Home' The Mirror Queenstown Lakes : January 9th 2013 Contents 9.1.13
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Bridge delays frustrate motorists
Stalled: Traffic banked up past the
Remarkables Ski Area turn-off waiting
to cross the historic one-lane Kawarau
Bridge. Photo: JO BOYD 627460699
By BROOKE GARDINER
Up to $30,000 could be spent
upgrading technology which con-
trols the traffic lights at the
historic one-lane Kawarau Bridge
after unprecedented queues up to
an hour long frustrated hundreds
of motorists during the holiday
Motorists travelling north
towards Queenstown on SH6
faced long delays at the bridge in
the days before New Year, and
New Zealand Transport Agency
bosses believe sensor technology
installed at the bridge may have
added to the problem.
Transport Agency Central Otago
area manager John Jarvis said
part of the problem was motorists
leaving too big a gap between each
other, which meant sensors
triggered the lights to change
sooner than they otherwise
''Contractors put a mobile vari-
able message sign at the bridge on
the Kingston side asking people to
travel closer to the car in front,''
The delays highlight an almost
year-round issue for residents
who face delays every time the
area is busy, especially during the
Mr Jarvis said the problem had
been raised with them several
times and it was likely new
sensors would be installed to
reduce wait times and improve
flow before winter.
''We are going to look at a more
sophisticated system . . . it would
cost about $20,000 to $30,000.''
The stop-gap measure was not
ideal but it would improve traffic
flow until a new bridge could be
built, he said.
''It's not great, and obviously a
new bridge would help the
Councillor Cath Gilmour said the
queues, which were as long as 320
vehicles, highlighted a desperate
need for a new two-lane bridge
across the Kawarau River.
With no budget allocated to build
a new bridge within the next four
years, Ms Gilmour has lobbied the
agency since July to make minor
changes at the bridge, including
changing the lighting phase to
favour traffic on the southern side
during peak times as a stop-gap
measure until a new bridge is
Ten days ago, Ms Gilmour
contacted Mr Jarvis again with
figures after counting traffic at
the bridge. Between four and 14
cars were queued on the Frankton
side of the bridge and all got
through on one light phase for the
entire time she was there, she
Her counting indicated up to 14
cars could cross the bridge in one
light phase but another six could
fit on if they ran the orange or red
If drivers were encouraged to do
that, during peak times, it would
increase efficiency per light by
almost 50 per cent, she said.
Music work keeping brothers busy
Class act: Joe Cowie (left) works the mic while brother Caleb works the decks.
The duo have a multitude of music projects on the go, and are preparing for a
US and Canadian tour next year.
By GRANT BRYANT
Queenstown musical multitasker
Joe Cowie has had a year of
breakthroughs, earning wide-
spread internet acclaim, perform-
ing to huge crowds and preparing
for a tour of the United States and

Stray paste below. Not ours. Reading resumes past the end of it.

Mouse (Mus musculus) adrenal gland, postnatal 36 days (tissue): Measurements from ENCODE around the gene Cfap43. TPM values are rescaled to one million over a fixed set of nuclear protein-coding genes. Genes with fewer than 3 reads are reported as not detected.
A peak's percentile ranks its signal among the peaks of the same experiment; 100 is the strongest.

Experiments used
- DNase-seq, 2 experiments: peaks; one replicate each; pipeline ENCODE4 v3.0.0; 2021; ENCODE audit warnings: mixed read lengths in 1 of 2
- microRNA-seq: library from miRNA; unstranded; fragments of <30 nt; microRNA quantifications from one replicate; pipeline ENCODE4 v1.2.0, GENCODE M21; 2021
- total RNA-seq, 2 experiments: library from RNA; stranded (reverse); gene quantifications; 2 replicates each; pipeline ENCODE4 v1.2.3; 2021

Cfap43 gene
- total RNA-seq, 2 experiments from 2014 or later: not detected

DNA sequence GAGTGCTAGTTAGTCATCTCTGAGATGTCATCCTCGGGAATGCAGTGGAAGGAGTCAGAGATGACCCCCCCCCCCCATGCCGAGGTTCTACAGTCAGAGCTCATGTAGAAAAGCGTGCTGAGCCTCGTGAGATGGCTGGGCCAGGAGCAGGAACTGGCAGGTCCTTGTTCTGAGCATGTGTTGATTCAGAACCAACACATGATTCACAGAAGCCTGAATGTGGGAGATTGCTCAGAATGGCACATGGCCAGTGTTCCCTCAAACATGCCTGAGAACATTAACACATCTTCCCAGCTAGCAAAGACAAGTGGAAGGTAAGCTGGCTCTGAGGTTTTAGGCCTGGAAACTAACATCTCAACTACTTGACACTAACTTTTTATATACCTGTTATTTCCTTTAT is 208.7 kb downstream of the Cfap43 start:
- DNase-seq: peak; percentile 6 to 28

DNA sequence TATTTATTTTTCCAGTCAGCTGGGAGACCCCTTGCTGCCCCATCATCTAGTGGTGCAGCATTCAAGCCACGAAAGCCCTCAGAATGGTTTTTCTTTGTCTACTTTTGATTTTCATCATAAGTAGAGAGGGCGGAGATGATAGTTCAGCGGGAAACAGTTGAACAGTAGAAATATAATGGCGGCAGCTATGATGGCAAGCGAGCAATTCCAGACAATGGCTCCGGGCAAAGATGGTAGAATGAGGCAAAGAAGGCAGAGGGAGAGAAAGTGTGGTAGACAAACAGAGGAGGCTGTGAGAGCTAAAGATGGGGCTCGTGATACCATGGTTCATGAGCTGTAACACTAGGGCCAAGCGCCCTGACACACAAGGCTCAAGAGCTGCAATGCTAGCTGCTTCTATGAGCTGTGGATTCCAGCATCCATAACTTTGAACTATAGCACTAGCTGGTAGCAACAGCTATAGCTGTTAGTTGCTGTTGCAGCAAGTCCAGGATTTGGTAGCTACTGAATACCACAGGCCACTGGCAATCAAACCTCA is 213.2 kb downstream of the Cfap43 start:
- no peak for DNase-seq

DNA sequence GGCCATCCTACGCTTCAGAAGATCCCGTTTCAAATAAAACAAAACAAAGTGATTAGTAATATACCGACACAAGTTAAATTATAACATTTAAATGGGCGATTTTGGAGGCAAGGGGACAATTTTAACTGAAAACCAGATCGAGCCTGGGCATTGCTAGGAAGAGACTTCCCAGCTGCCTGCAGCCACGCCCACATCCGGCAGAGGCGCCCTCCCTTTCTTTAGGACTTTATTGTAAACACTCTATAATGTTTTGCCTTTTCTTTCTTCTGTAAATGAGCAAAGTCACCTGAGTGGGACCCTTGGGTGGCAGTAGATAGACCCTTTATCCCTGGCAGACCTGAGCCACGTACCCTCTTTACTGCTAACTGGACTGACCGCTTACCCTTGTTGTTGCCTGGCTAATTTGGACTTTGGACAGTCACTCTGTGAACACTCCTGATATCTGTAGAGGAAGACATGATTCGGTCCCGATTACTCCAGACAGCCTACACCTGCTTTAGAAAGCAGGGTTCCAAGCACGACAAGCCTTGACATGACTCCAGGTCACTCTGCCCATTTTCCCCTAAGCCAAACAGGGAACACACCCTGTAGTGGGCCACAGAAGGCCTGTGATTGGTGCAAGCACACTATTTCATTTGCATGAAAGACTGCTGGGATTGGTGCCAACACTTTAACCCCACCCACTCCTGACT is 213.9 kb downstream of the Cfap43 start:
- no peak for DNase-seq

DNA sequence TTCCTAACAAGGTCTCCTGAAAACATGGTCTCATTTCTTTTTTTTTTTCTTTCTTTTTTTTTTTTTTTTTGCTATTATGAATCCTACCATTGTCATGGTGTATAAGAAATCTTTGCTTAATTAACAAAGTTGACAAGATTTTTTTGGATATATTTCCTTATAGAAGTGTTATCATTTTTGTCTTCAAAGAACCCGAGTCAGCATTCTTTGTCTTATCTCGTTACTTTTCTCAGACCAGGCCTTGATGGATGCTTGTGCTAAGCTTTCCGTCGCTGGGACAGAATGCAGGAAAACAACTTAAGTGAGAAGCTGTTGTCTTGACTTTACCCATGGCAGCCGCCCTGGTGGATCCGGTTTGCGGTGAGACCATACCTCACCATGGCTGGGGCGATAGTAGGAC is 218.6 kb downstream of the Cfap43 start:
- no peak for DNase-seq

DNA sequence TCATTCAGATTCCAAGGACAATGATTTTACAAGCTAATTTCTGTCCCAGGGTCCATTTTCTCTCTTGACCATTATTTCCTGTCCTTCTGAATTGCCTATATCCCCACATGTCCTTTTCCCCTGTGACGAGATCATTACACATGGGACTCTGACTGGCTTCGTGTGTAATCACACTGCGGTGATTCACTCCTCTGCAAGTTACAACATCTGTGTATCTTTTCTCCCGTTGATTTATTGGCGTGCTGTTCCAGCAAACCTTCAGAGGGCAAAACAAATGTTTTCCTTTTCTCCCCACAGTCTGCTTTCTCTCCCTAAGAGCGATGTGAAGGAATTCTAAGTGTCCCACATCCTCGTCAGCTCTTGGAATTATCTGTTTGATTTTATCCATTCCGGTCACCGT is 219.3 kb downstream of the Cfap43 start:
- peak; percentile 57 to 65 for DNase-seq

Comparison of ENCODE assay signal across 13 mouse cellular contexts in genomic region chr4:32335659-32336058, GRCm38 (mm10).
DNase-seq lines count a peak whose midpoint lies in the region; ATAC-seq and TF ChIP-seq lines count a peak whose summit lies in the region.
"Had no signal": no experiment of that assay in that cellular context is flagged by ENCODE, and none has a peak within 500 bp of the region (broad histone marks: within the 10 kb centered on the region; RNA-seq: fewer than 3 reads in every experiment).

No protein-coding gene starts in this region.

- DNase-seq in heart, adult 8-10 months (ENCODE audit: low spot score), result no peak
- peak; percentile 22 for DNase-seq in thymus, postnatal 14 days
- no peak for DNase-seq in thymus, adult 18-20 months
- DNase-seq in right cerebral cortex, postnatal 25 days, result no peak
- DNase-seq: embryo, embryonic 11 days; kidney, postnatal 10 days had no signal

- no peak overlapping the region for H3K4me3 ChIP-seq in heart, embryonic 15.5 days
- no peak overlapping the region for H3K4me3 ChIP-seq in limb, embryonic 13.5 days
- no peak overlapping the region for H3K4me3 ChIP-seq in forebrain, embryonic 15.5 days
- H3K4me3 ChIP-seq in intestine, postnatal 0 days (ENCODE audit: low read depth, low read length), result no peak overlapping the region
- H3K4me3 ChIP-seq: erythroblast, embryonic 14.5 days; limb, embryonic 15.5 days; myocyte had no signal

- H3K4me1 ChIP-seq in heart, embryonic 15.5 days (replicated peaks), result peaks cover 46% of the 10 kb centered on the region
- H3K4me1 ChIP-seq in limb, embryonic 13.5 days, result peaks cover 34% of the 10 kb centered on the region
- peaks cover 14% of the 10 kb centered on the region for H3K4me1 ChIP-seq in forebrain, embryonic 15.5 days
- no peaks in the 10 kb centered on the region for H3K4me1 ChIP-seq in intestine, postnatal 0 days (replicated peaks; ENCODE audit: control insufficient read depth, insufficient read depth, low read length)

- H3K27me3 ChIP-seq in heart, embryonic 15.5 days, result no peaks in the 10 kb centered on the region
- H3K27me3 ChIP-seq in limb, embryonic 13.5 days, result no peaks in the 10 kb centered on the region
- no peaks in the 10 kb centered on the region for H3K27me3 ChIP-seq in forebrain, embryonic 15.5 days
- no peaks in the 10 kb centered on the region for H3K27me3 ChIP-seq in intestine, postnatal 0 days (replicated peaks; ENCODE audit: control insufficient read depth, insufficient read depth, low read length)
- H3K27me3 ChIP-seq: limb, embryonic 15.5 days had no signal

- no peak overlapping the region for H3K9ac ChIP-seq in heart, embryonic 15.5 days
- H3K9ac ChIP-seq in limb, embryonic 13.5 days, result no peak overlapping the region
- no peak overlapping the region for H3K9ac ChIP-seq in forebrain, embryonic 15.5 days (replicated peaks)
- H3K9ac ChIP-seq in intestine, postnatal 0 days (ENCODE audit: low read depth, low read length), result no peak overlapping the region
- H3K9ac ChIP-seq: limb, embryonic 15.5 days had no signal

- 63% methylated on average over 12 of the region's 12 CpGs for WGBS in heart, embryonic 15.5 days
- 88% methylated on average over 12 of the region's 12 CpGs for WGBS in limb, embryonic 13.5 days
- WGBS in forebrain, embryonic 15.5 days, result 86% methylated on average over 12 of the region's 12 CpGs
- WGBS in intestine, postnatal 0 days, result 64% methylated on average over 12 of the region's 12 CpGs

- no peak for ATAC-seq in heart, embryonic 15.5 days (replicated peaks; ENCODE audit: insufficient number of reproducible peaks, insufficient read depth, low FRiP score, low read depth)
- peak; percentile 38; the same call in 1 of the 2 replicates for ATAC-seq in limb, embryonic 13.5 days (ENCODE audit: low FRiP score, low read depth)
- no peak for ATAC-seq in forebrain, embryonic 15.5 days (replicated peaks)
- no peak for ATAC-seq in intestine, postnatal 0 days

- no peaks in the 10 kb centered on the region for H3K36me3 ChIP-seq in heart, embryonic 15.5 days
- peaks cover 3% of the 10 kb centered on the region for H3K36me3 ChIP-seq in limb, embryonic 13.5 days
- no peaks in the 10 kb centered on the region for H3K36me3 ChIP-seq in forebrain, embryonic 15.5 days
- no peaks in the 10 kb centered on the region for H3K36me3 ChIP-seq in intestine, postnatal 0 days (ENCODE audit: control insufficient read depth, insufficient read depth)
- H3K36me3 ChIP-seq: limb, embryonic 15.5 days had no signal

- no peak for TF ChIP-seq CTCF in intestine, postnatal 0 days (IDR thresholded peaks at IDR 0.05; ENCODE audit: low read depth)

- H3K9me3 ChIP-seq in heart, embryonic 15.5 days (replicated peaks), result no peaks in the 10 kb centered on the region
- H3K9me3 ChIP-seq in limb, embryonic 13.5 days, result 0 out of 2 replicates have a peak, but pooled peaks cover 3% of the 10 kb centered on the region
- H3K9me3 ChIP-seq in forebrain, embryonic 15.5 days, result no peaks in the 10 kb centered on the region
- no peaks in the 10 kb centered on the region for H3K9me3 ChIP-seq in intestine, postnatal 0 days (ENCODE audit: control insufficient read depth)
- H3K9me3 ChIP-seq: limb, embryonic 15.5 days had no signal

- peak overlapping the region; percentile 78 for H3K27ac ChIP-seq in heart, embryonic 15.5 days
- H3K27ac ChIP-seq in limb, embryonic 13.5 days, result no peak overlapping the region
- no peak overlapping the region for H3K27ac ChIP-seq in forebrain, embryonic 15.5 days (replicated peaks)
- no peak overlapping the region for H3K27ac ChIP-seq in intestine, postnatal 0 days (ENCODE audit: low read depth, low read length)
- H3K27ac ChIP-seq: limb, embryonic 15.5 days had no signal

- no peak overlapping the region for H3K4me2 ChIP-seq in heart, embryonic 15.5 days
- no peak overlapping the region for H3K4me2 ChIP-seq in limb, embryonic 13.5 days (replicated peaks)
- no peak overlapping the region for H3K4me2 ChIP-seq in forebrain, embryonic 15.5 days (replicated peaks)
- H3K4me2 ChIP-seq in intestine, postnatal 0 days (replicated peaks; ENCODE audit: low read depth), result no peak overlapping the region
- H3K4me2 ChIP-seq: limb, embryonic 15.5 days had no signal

Canada this year.
Cowie has a string of music
projects but the most prominent is
Blackplanet, a breaks and drum 'n
bass duo consisting of Joe and his
Wellington-based brother Caleb.
Blackplanet's releases have
gained decent sales on iTunes, but
playing live is the real thrill.
''Playing live is where everything
comes out,'' Cowie said.
''All those hours and days spent in
the studio perfecting a track
means that you can really unleash
it all in front of a crowd and really
get them them moving, and seeing
a room full of people dancing to
your music is a real thrill.''
However, Blackplanet is only one
part of the Cowie brothers', and
Joe's, prodigious musical output.
K-Lab is primarily Caleb's
vehicle, but as Analogue MC Joe
forms a vital vocal backbone to
the act, although other MCs and
vocalists are used.
Caleb toured K-Lab in Canada and
the fans gained through a
constant stream of releases, and
the live tour, means both brothers
are prepping for a Canadian and
US tour in 2013. ''It looks like it'll
be an eight to 10 week tour of both
Canada and the United States,
which should be an awesome
experience, and help raise our
Joe's band, Pass The Sauce, will
also be hitting the live circuit
again, after a year's hiatus.
''It's definitely time to bring the
live vibe back to Queenstown
after a year off, and we'll be
hitting World Bar's balcony for a
series of live sets throughout the
Joe's solo project Lil Massive, a
sample-based hip-hop act featur-
ing live musicians, made its live
debut at the Summerlands festival
at the Lake Hawea Hotel, where
K-Lab also played a set.
Born to be a cowgirl
Champion: Angie Perkins, of Luggate,
Luggate cowgirl Angie Perkins
hopes her win at last week's
Wanaka Rodeo will help secure
her third straight New Zealand
Barrel Racing Champion title, but
she is not letting herself get too
confident just yet.
Ms Perkins, 31, won the barrel
racing at the rain-drenched
Wanaka Rodeo. She will go on to
compete at the National Finals
Rodeo, being hosted by the
Egmont-Wanganui Rodeo Club in
The top eight cowboys and
cowgirls from rodeos throughout
the country compete at the finals,
with the ones who have earned
the most money in their events
announced the winners.
Ms Perkins said, despite the
method used to determine the
national champions, being a
competitive cowboy or cowgirl
was not a big earner.
It involved travelling to 15 to 20
rodeos throughout the country a
year and taking a horse float
across Cook Strait was expensive.
Southland-raised Ms Perkins, a
member of the Wanaka Rodeo
Club, has been a competitive
cowgirl for more than a decade.
''My parents met at a rodeo so it's
been in the family since before I
''It has always been a part of my
life. It just comes naturally.''
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